“We wanted to make sure he [Obama] was in a position that, if the facts on the ground warranted it, that he had resources at his disposal to be able to enhance the capacity on the ground through the use of National Guard troops,” another administration official said.

The contingency plan to deploy National Guard troops appears to mark a shift for Obama. …snip…

What a scam.

And here is soemthing I really had nto thought Obster would do… a favorite Bush gambit against Chirac across three years 2003, 04, 05 of refusing specific French airplanes landing rights in the US…

here we refused a flight entrance into our airspace, a Paris to Mexico flight, diverting it to Martinique. All for a Franco-Colombian journalist. Listed as a terrorist with bin Laden.

Paranoïa in a great power can lead to dangerously stupid actions.

i rather suspect it was not paranoia, it was retribution. The short guy in Paris got bitchy. So what.

22. Intermittent Bystander - 25 April 2009

Rockin baby robins by the WH Press Room door. Really!

23. Madman in the Marketplace - 25 April 2009

London cop’s Facebook: “Can’t wait to bash” G20 protestors

The police officer’s profile page on social networking site Facebook contained a message apparently written by Pc Ward at 2017 BST on 1 April.

It stated: “Rob Ward can’t wait to bash some long haired hippys up @ the G20.”

Twenty minutes later another Facebook user posted a reply that said: “Dats bad but good in da same way lol [laugh out loud].”

24. Madman in the Marketplace - 25 April 2009

here we go, the inevitable he’s a good man and shouldn’t be held to task etc:

Five years along in his new life as a federal judge, Bybee gathered the lawyers and their dates for a reunion, telling them he was proud of the legal work they had together produced.

And then, according to two of his guests, Bybee added that he wished he could say the same about his previous position.

It was, in the private room of a public restaurant, the kind of joyless judgment that some friends and associates say the jurist arrived at well before the public release of four additional memos last week and the resulting uproar that has engulfed Washington. One of the documents, dated Aug. 1, 2002, offered a helpfully narrow definition of torture to the CIA and soon became known as the “Bybee memo,” because it bore his signature.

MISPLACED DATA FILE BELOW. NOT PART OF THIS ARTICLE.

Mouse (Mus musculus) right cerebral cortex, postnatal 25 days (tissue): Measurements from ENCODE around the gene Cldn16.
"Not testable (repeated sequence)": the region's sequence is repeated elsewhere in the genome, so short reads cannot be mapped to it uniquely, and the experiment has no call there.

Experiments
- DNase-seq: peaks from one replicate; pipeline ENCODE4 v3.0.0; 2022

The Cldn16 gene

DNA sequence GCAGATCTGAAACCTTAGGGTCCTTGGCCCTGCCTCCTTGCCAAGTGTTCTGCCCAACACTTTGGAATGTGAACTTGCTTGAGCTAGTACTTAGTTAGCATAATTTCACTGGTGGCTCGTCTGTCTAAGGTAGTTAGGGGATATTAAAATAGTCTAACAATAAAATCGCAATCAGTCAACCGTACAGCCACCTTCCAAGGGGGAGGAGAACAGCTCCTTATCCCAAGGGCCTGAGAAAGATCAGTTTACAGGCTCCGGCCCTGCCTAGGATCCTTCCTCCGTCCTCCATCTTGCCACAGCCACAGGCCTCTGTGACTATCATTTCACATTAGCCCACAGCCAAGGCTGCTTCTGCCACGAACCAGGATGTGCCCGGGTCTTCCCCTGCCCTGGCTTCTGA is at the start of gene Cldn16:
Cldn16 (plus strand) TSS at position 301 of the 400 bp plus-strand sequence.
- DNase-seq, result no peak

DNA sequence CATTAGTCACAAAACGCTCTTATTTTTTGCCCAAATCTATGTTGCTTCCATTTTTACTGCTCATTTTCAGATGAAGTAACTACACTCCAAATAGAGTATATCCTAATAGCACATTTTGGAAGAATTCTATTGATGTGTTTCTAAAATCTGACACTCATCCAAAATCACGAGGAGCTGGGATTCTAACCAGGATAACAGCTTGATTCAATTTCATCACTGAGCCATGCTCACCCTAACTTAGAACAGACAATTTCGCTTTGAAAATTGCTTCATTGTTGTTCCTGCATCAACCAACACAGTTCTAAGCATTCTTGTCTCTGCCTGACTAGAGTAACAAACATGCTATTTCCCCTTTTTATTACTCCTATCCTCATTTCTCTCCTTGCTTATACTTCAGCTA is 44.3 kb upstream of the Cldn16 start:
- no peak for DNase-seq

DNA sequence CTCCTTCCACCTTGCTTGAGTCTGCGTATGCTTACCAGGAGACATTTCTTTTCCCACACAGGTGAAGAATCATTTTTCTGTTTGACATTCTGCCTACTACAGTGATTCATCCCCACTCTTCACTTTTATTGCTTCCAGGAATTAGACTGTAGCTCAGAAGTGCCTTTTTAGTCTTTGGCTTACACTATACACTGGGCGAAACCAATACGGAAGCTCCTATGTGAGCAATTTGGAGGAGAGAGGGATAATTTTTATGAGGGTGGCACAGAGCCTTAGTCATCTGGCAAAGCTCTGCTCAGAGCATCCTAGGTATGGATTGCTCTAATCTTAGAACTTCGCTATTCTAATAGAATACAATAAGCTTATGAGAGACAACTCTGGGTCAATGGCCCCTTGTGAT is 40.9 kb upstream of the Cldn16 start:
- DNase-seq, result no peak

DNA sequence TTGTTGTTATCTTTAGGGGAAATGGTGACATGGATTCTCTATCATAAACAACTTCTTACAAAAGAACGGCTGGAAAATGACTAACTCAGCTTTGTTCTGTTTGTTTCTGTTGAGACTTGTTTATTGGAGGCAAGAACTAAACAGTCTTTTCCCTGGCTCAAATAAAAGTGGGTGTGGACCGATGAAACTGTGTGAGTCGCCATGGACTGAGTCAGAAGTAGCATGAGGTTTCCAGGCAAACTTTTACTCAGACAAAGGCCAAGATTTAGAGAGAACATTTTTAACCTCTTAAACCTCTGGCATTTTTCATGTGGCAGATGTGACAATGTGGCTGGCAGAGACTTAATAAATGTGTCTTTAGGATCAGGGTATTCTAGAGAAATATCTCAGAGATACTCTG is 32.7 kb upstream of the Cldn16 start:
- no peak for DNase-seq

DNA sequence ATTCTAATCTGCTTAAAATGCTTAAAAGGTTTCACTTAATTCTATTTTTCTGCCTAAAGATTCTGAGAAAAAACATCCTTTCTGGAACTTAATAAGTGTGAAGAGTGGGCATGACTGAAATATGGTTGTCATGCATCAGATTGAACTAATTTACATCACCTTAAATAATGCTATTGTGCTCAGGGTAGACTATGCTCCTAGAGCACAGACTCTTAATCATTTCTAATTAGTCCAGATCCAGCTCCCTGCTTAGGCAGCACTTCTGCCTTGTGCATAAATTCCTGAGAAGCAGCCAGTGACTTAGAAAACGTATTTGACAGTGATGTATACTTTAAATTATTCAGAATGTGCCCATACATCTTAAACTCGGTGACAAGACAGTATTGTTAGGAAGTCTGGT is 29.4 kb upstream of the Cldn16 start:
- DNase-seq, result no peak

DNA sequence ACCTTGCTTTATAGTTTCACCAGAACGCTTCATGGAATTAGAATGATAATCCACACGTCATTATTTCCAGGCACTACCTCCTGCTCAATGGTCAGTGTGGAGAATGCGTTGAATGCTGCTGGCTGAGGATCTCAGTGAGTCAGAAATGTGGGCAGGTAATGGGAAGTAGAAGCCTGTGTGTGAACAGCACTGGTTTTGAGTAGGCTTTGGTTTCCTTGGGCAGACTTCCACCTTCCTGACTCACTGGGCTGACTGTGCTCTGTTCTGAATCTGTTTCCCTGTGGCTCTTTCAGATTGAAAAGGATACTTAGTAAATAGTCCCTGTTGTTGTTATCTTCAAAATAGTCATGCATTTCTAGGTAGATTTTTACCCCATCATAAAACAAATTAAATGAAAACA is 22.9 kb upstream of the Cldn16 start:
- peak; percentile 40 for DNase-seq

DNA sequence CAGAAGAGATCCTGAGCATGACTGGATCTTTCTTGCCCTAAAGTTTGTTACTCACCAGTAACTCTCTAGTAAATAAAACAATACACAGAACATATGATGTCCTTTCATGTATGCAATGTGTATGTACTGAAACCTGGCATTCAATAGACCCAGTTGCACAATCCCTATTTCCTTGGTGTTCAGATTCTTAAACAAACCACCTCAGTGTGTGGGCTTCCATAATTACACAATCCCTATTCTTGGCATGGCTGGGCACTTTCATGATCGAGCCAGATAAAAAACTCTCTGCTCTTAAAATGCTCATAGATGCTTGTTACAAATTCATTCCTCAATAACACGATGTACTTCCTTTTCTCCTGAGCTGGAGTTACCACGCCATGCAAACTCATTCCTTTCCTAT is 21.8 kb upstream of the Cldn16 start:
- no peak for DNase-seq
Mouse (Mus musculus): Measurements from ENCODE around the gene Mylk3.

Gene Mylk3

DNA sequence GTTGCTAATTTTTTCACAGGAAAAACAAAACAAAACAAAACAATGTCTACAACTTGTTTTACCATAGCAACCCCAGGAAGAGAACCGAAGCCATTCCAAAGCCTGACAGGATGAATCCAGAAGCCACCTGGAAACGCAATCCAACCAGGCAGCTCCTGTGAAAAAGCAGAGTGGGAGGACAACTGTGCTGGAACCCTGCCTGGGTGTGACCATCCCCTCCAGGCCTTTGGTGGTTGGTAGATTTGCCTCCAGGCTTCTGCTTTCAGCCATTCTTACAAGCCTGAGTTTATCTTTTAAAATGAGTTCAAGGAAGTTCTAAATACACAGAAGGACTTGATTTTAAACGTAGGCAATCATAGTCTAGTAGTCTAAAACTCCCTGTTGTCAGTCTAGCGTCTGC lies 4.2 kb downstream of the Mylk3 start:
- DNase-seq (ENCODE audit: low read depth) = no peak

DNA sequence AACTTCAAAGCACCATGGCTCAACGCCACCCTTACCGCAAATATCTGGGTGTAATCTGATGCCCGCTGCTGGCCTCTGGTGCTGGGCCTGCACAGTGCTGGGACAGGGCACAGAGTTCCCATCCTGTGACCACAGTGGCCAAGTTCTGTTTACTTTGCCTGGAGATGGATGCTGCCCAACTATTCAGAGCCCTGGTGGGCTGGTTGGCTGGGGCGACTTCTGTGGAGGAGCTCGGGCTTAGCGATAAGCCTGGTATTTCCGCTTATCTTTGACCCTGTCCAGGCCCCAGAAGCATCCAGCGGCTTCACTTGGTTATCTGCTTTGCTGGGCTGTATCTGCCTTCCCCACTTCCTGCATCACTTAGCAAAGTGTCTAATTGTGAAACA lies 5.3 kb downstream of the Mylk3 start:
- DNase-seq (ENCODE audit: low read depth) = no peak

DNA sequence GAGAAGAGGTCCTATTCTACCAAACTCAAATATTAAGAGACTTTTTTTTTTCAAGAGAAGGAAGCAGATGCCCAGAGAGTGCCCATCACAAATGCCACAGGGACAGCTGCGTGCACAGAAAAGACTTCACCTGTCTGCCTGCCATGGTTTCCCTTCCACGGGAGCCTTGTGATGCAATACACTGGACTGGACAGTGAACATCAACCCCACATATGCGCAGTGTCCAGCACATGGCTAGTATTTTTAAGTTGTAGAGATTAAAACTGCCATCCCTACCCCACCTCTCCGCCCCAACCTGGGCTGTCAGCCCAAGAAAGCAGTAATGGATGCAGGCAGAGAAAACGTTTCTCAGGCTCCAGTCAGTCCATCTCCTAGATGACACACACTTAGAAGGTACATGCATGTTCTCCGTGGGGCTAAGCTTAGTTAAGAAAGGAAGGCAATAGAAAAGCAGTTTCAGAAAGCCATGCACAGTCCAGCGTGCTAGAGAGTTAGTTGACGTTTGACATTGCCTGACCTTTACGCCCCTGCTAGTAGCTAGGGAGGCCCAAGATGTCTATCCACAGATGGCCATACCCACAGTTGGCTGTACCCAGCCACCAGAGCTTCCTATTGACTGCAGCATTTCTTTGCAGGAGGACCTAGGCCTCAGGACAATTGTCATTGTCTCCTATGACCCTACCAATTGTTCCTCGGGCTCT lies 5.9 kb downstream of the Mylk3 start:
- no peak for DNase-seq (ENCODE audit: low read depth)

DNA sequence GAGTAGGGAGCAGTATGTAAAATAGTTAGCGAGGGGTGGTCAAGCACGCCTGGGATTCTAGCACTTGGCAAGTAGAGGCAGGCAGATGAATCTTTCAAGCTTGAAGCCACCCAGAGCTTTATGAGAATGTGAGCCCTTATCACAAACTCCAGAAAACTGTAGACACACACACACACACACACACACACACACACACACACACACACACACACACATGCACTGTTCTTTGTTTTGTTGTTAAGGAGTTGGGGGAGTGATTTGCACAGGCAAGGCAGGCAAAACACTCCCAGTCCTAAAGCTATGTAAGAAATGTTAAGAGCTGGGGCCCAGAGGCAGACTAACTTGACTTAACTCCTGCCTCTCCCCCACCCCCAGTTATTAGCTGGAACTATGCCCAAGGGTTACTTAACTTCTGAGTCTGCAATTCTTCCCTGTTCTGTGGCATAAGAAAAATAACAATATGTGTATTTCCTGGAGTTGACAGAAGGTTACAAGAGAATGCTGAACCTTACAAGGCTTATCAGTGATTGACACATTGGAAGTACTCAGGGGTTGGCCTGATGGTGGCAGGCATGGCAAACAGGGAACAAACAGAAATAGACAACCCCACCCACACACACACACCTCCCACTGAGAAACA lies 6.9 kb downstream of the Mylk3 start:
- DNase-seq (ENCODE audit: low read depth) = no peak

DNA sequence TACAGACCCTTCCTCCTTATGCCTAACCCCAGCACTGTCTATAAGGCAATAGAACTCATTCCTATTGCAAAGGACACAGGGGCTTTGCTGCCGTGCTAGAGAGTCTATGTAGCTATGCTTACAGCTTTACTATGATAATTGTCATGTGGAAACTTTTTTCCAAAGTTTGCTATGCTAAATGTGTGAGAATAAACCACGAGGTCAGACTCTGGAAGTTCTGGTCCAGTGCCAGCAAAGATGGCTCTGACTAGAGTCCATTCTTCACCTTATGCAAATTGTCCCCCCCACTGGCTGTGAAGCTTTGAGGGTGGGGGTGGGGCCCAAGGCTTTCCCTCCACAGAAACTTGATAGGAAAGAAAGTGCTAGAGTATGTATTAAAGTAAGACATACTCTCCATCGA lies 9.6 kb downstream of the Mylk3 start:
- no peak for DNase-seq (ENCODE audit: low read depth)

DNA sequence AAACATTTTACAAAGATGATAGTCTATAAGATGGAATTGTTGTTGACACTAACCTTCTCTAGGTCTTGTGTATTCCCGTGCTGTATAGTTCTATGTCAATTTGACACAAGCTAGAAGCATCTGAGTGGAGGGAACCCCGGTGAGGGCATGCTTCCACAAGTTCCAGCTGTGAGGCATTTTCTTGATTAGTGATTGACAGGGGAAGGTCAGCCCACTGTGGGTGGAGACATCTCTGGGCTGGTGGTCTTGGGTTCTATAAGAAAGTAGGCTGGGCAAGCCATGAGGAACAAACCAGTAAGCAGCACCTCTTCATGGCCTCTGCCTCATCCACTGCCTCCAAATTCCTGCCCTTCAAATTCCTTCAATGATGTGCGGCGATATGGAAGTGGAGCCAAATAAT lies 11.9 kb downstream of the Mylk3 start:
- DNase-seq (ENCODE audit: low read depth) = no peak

“I’ve heard him express regret at the contents of the memo,” said a fellow legal scholar and longtime friend, who spoke on the condition of anonymity while offering remarks that might appear as “piling on.” “I’ve heard him express regret that the memo was misused. I’ve heard him express regret at the lack of context — of the enormous pressure and the enormous time pressure that he was under. And anyone would have regrets simply because of the notoriety.”

That notoriety worsened this week as the documents — detailing the acceptable application of waterboarding, “walling,” sleep deprivation and other procedures the Bush administration called “enhanced interrogation methods” — prompted calls from human rights advocates and other critics for criminal investigations of the government lawyers who generated them.

Of the three former Justice Department lawyers associated with the memos, the public’s attention has focused particularly harshly on Bybee because of his position as a sitting federal judge; John C. Yoo, who largely wrote the Bybee memo, returned to academic life, and Steven G. Bradbury, who signed three memos, resumed private practice at the end of the Bush administration.

marisacat - 25 April 2009

don’t disturb the nice family man. who is on the 9th circuit here in SF Of all places.

We have Condi Yoo and Bybee. California, land of dreams.

25. Madman in the Marketplace - 25 April 2009

This is interesting … I think this psychologist is a big Obama supporter, and you can find echoes in this piece in the stuff Obama says. Some context to the political language we’re hearing (like the Lakoff stuff informed understanding Dean):

Conservatives Live in a Different Moral Universe — And Here’s Why It Matters

With all that in mind, Haidt identified five foundational moral impulses. As succinctly defined by Northwestern University’s McAdams, they are:

• Harm/care. It is wrong to hurt people; it is good to relieve suffering.

• Fairness/reciprocity. Justice and fairness are good; people have certain rights that need to be upheld in social interactions.

• In-group loyalty. People should be true to their group and be wary of threats from the outside. Allegiance, loyalty and patriotism are virtues; betrayal is bad.

• Authority/respect. People should respect social hierarchy; social order is necessary for human life.